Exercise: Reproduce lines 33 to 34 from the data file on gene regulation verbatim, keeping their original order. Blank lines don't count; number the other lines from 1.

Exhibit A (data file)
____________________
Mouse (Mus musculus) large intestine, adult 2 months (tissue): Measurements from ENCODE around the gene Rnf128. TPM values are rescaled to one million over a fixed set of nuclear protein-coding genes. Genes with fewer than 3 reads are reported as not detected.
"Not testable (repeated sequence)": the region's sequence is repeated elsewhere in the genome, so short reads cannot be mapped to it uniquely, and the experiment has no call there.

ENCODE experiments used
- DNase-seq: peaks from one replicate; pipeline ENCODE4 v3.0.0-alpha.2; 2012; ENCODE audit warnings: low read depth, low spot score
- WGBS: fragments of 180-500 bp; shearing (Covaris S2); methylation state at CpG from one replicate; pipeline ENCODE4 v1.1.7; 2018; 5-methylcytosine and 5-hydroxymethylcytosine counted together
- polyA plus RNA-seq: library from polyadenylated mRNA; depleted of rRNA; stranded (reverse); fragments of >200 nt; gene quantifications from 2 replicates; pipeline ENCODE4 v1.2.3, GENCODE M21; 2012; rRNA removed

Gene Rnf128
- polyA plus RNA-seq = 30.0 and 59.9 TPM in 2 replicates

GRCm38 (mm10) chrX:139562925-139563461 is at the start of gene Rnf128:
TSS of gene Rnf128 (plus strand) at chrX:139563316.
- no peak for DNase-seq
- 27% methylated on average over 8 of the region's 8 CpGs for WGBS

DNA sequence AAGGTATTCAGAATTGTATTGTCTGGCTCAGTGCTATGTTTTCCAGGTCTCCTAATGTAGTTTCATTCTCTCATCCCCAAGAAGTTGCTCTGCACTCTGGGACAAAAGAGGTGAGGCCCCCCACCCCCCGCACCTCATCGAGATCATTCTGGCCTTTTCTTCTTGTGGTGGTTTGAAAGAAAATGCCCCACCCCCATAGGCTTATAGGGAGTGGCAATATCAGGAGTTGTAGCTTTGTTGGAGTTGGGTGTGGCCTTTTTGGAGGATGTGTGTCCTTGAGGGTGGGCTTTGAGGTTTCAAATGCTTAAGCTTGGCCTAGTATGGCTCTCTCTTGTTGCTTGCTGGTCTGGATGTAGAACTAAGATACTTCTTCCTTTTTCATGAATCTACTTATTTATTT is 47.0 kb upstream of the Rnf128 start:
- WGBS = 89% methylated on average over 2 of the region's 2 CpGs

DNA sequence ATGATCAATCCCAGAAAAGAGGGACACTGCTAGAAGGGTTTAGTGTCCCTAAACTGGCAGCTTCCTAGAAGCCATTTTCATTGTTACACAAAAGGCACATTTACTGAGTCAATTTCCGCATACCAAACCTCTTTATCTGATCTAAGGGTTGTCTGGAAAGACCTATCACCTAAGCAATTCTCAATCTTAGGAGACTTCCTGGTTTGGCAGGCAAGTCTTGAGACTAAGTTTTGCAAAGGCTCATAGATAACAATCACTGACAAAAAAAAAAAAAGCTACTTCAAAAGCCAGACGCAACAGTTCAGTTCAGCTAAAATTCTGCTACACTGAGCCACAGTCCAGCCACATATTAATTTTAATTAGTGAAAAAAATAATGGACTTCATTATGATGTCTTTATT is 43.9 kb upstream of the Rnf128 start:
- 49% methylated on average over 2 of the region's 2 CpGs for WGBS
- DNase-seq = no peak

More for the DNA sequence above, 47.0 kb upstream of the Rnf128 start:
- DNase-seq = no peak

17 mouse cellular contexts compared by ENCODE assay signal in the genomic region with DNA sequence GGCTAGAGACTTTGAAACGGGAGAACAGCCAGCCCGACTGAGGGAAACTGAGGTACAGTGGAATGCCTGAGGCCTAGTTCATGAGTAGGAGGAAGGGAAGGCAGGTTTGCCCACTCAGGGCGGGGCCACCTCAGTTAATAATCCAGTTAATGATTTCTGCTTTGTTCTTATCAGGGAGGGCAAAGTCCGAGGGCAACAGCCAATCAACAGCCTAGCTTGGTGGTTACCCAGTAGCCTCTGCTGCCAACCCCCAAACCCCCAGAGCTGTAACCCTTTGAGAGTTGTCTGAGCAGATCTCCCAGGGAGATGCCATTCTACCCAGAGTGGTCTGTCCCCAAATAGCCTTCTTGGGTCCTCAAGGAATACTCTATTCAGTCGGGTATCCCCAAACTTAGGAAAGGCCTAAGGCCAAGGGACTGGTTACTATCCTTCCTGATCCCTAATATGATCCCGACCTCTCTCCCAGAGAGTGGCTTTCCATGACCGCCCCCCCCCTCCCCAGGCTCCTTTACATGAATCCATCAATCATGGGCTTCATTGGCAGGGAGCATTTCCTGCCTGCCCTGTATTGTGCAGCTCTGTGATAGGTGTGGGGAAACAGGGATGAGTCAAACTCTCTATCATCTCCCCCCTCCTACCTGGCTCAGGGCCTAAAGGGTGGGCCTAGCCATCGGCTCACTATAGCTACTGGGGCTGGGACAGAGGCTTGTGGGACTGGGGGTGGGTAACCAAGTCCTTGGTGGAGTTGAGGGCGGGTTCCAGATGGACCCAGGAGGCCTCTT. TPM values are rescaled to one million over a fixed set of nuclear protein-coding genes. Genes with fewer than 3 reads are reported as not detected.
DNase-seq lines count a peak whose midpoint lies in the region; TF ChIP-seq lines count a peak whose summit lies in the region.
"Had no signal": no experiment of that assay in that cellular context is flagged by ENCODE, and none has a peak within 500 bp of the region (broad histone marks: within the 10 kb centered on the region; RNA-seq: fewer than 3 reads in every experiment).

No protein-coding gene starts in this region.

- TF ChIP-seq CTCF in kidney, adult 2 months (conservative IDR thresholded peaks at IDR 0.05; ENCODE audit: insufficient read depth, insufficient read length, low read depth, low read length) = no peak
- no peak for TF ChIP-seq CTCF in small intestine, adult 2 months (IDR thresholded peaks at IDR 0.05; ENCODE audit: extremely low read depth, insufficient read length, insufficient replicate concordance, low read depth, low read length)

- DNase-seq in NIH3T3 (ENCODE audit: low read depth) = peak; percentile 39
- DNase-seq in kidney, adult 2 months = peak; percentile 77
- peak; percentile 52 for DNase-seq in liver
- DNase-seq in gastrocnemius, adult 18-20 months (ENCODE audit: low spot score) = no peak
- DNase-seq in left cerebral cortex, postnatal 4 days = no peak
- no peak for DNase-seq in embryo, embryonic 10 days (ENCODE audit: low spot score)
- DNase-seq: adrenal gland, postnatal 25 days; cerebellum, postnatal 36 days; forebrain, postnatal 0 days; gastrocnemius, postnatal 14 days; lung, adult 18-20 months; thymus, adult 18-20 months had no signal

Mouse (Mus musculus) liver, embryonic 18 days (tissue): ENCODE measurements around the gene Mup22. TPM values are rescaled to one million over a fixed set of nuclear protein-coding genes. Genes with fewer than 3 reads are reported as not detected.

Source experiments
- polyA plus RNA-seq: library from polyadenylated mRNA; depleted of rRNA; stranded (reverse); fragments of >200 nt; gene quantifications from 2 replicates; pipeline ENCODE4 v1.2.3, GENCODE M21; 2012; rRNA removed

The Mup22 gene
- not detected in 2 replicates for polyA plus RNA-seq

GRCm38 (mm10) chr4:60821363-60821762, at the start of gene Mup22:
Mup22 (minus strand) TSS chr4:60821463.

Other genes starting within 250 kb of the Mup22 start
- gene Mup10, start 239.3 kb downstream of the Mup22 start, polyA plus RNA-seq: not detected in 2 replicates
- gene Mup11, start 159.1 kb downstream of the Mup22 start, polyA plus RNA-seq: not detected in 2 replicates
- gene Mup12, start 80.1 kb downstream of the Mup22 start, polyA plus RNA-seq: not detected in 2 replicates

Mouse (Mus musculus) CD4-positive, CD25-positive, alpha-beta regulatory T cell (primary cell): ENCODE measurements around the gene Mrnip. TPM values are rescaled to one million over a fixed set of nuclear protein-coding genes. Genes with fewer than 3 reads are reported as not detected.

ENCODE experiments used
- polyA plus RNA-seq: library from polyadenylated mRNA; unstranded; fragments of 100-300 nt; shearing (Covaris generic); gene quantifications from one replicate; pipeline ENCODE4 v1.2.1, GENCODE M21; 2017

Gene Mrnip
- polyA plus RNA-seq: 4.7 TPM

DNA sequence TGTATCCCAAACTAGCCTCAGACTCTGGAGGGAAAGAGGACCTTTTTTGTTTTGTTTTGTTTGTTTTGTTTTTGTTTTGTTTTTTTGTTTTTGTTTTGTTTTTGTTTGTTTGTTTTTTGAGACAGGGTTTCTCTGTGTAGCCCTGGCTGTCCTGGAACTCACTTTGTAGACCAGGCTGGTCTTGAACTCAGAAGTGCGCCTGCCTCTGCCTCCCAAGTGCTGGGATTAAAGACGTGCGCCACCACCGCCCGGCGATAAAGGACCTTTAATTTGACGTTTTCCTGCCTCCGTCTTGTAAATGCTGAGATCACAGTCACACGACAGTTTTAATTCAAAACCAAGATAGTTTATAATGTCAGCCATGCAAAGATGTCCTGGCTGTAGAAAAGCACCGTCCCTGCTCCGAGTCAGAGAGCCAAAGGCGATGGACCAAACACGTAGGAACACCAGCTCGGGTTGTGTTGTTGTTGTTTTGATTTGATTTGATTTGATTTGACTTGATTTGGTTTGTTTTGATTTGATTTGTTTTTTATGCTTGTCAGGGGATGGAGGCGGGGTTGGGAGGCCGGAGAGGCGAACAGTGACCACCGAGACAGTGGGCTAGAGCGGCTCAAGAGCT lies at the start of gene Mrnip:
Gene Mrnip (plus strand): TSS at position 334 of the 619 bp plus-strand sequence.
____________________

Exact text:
Mouse (Mus musculus) liver, embryonic 18 days (tissue): ENCODE measurements around the gene Mup22. TPM values are rescaled to one million over a fixed set of nuclear protein-coding genes. Genes with fewer than 3 reads are reported as not detected.

Source experiments